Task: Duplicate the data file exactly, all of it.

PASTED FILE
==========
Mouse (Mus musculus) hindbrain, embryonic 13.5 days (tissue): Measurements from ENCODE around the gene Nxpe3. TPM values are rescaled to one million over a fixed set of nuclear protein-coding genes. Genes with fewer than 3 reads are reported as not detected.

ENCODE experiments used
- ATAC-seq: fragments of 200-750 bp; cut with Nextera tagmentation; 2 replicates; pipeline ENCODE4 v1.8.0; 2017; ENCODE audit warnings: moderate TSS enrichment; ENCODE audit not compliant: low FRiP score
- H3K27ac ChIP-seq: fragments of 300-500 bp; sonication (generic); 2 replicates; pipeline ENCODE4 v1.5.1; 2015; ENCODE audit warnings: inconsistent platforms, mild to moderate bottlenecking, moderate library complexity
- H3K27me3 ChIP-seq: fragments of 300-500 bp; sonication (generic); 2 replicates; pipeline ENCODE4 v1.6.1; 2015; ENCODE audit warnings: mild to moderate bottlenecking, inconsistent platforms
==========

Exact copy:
Mouse (Mus musculus) hindbrain, embryonic 13.5 days (tissue): Measurements from ENCODE around the gene Nxpe3. TPM values are rescaled to one million over a fixed set of nuclear protein-coding genes. Genes with fewer than 3 reads are reported as not detected.

ENCODE experiments used
- ATAC-seq: fragments of 200-750 bp; cut with Nextera tagmentation; 2 replicates; pipeline ENCODE4 v1.8.0; 2017; ENCODE audit warnings: moderate TSS enrichment; ENCODE audit not compliant: low FRiP score
- H3K27ac ChIP-seq: fragments of 300-500 bp; sonication (generic); 2 replicates; pipeline ENCODE4 v1.5.1; 2015; ENCODE audit warnings: inconsistent platforms, mild to moderate bottlenecking, moderate library complexity
- H3K27me3 ChIP-seq: fragments of 300-500 bp; sonication (generic); 2 replicates; pipeline ENCODE4 v1.6.1; 2015; ENCODE audit warnings: mild to moderate bottlenecking, inconsistent platforms